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  2. Looking good and I feel your pain with the hair. More recently I've been telling my students to put a ground down first, lightly blended charcoal works well, and then build up the hair in tonal gradients as opposed to individual strands. Some of these are added at the end to help show the direction in which the hair might be moving or falling.

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    1. Thank you so much for your advice Michael. I am grateful for the help as it's tough trying to learn how to draw by myself without an expert's eye to see what I am doing wrong. I take it that you teach art. ^_^

      On the off-chance that you happen to read my reply to your comment, I wanted to ask if charchoal pencils (not sticks) can be used to put a ground down? Also, in building the tonal gradients, do I use graphite or charcoal?

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    2. We tend to avoid charcoal pencils as they are sometimes so compressed that they scratch the paper, just a simple stick of willow charcoal and then build up with your pencil in the normal way. It just speeds up the process and helps give a sense of depth. From this art teacher's perspective you're not doing anything wrong, keep going my good man.

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    3. Thanks again for the advice and encouragement Michael. XD

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  3. Talented you are, my friend!
    Best,
    Phil.

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    1. Thank you kindly Phil. Much appreciated. ^_^

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  4. Awesome, you're really making nice progress :) I'm jealous :D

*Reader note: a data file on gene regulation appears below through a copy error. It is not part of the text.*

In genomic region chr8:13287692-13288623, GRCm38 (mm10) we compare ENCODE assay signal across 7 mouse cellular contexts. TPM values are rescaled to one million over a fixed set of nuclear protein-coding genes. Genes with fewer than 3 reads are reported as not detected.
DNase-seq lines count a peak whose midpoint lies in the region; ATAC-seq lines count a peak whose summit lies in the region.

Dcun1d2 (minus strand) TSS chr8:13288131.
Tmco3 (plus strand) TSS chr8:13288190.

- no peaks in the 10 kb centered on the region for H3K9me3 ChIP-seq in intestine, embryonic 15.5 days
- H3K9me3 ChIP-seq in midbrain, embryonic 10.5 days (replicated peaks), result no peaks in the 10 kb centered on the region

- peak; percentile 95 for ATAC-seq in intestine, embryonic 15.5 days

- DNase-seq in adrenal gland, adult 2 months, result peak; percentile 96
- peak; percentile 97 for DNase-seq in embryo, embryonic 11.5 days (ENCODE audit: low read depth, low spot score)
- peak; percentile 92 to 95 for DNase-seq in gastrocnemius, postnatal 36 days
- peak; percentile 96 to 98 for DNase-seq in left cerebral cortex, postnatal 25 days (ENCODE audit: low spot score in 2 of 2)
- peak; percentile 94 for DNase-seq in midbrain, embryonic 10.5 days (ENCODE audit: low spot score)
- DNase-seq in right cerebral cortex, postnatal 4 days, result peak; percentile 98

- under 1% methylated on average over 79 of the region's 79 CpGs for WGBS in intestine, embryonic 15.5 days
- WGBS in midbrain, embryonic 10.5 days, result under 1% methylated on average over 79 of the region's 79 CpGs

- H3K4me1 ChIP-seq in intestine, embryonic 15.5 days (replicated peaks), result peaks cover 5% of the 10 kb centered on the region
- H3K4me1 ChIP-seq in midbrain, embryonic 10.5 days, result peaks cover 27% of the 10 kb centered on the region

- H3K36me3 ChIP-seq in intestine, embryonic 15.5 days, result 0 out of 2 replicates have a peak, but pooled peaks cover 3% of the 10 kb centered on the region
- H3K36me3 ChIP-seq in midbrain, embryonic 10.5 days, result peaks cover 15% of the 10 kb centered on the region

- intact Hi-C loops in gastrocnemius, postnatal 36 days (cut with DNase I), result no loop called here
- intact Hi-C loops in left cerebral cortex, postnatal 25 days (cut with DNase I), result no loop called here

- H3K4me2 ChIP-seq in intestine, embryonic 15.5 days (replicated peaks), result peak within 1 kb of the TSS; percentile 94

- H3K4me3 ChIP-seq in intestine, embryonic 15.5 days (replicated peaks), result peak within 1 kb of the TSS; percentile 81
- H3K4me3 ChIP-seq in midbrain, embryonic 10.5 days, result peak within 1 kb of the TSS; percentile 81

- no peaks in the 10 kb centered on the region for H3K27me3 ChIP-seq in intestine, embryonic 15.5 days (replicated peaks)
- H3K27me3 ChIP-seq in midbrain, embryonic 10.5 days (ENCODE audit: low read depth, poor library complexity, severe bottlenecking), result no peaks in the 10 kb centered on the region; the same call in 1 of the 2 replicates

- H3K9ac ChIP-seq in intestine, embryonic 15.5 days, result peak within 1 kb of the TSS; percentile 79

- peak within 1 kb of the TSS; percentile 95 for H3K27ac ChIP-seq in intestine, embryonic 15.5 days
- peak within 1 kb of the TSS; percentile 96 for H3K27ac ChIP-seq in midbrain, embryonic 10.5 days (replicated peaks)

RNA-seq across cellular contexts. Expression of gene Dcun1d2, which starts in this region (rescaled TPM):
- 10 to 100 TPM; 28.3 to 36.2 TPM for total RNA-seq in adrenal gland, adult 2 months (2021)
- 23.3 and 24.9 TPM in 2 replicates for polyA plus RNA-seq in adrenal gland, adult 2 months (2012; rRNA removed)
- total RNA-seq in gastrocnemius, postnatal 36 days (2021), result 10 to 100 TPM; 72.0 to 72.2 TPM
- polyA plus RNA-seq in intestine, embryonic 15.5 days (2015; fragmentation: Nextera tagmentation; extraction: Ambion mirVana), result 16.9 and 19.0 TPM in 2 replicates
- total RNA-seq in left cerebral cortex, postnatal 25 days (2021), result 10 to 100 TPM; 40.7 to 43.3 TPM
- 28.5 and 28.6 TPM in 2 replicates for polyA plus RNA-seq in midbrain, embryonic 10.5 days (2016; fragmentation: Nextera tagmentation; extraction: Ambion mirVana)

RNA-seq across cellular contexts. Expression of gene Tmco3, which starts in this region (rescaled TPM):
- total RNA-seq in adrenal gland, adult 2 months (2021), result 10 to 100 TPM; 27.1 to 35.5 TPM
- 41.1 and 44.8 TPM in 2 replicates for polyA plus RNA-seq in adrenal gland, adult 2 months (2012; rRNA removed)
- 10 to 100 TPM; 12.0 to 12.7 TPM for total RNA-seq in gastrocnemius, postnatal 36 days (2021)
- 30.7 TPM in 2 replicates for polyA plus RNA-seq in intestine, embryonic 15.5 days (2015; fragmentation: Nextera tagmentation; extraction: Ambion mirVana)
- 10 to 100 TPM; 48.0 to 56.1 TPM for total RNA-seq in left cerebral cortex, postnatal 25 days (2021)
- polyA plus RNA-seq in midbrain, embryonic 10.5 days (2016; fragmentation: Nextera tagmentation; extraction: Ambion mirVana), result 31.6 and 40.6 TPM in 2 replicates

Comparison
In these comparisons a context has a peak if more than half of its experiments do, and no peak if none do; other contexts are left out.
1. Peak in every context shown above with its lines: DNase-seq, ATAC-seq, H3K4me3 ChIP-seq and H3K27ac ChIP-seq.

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    1. Nothing to be jealous about. I am not that good. XD
      Thanks for your kind comments though. Hopefully one day I can draw and sculpt digital like you but for now it's all analog for me. :)

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  5. And this one is even better than the latest one! I totally love it!

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  6. I really like you portraits practice serie ^^

    Your hand goes better and better in each of them my Dear FeM ^^

    By the way, did you noticed that I gave you a liebster award in my Temple (you worth it a lot !!) :

    http://letempledemorikun.blogspot.fr/2014/03/le-temple-de-morikun-ete-decore-dun.html

    It's showtime for you !! XD

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    1. Thanks a lot Morikun. I am still hoping to improve further as I practice more.

      Oh ... about the award ... sorry but I didn't know. I answered the questions you put up and hope it helps you. ^_^

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    2. Apologies again for missing that particular blog post of yours. >_<